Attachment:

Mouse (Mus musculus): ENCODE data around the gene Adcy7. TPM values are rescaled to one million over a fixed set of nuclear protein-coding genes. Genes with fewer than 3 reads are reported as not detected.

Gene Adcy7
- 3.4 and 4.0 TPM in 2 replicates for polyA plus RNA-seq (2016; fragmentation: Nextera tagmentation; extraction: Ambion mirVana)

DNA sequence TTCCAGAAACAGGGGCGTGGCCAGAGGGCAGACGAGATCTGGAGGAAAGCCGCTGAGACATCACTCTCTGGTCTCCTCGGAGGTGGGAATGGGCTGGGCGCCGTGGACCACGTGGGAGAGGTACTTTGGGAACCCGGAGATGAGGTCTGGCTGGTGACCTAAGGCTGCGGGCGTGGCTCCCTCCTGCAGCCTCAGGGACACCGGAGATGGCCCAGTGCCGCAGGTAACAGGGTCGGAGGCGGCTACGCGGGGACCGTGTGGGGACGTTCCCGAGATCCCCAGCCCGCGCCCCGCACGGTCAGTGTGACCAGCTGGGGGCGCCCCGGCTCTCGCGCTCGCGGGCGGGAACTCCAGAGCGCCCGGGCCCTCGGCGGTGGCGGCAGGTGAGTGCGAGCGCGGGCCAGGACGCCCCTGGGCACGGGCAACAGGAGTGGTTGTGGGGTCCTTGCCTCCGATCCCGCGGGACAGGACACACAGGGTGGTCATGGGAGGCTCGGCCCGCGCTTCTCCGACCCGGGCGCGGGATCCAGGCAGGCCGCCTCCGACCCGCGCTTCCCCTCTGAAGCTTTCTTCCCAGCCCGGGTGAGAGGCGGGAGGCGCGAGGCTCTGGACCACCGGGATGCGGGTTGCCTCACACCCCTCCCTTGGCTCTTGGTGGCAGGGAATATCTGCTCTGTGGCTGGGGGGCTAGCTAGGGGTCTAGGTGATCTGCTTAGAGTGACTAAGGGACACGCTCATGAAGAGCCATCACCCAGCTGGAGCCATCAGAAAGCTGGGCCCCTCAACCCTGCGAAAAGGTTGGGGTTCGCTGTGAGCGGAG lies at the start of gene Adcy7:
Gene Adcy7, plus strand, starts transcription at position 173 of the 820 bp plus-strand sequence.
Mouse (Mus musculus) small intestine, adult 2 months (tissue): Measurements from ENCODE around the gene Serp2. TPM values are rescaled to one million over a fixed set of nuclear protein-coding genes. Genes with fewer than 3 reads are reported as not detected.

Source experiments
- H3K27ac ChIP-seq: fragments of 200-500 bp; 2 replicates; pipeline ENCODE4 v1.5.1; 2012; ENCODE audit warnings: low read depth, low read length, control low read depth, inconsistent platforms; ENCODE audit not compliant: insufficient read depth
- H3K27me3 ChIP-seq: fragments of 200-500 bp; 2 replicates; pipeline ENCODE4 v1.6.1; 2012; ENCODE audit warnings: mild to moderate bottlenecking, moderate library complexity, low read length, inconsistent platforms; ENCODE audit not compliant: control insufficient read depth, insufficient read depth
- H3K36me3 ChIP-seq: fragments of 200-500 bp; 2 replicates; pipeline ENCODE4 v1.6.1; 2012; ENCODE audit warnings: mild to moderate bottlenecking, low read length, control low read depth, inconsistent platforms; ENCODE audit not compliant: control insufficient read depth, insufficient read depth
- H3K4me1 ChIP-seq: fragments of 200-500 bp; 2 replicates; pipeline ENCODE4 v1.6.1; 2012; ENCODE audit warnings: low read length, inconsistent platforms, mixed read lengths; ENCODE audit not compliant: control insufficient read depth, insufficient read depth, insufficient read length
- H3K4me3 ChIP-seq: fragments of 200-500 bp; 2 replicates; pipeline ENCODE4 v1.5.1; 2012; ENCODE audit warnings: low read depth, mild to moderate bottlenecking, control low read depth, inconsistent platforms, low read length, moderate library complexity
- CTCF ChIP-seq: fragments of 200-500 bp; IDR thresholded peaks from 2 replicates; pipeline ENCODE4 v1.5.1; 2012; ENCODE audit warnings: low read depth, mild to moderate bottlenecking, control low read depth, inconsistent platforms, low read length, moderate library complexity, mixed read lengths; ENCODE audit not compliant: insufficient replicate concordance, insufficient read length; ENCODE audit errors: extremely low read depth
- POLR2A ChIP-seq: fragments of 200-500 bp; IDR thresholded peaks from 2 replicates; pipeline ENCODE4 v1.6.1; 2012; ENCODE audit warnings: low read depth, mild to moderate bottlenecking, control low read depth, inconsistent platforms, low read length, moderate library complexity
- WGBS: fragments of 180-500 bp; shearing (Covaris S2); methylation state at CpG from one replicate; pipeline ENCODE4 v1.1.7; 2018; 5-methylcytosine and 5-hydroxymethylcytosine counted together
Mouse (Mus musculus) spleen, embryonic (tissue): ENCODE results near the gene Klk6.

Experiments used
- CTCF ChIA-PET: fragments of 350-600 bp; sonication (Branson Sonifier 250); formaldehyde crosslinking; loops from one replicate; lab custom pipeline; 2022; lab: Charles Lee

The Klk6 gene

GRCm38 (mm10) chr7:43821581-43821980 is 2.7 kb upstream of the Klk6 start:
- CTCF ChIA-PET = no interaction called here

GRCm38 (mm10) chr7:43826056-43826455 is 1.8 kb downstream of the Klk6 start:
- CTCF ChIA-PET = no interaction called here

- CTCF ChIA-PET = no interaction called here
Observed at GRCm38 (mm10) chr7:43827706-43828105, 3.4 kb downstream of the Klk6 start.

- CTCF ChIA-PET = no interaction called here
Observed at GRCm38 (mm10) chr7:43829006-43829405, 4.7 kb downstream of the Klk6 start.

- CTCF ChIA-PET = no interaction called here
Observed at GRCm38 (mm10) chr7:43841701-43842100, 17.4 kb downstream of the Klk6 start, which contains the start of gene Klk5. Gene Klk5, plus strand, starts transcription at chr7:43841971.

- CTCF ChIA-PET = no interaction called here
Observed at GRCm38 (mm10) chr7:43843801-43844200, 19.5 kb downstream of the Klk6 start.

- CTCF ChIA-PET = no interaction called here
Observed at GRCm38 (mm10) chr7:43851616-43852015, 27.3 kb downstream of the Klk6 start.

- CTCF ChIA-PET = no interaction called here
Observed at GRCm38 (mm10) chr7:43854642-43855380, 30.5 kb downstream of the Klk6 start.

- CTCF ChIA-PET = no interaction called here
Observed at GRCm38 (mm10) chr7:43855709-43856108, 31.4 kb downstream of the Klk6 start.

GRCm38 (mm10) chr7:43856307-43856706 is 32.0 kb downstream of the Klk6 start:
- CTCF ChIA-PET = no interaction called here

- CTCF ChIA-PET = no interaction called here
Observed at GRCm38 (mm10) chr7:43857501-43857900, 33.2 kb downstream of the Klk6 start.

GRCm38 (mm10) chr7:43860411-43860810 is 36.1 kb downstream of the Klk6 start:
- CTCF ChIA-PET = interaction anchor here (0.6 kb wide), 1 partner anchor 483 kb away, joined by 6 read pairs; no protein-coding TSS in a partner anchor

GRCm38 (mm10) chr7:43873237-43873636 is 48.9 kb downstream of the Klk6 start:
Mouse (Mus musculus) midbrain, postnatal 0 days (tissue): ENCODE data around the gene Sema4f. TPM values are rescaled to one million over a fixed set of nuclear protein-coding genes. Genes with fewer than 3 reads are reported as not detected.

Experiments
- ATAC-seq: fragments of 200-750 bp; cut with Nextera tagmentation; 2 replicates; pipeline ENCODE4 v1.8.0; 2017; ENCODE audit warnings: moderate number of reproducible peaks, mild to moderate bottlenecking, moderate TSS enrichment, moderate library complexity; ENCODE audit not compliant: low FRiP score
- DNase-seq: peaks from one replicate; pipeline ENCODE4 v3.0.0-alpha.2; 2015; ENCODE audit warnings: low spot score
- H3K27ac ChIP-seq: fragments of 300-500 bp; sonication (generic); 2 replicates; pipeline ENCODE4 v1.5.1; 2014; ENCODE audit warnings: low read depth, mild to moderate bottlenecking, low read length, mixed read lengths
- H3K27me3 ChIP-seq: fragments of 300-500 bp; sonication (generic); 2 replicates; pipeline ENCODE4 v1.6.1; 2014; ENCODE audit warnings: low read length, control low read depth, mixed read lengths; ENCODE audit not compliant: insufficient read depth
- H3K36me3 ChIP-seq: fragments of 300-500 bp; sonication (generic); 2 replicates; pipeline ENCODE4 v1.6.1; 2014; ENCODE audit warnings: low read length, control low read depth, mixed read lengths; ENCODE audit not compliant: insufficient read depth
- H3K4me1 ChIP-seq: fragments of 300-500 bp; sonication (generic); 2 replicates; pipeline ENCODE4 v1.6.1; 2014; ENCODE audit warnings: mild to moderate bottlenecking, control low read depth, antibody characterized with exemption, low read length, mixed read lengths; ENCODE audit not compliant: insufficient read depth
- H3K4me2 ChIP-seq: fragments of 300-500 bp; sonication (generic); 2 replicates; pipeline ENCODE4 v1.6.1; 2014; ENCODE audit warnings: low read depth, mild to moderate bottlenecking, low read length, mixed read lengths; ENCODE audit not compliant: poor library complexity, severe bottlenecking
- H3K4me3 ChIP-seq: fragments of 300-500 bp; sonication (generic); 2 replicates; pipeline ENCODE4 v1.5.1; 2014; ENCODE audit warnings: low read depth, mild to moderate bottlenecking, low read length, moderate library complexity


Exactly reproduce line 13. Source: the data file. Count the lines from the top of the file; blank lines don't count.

- CTCF ChIP-seq: fragments of 200-500 bp; IDR thresholded peaks from 2 replicates; pipeline ENCODE4 v1.5.1; 2012; ENCODE audit warnings: low read depth, mild to moderate bottlenecking, control low read depth, inconsistent platforms, low read length, moderate library complexity, mixed read lengths; ENCODE audit not compliant: insufficient replicate concordance, insufficient read length; ENCODE audit errors: extremely low read depth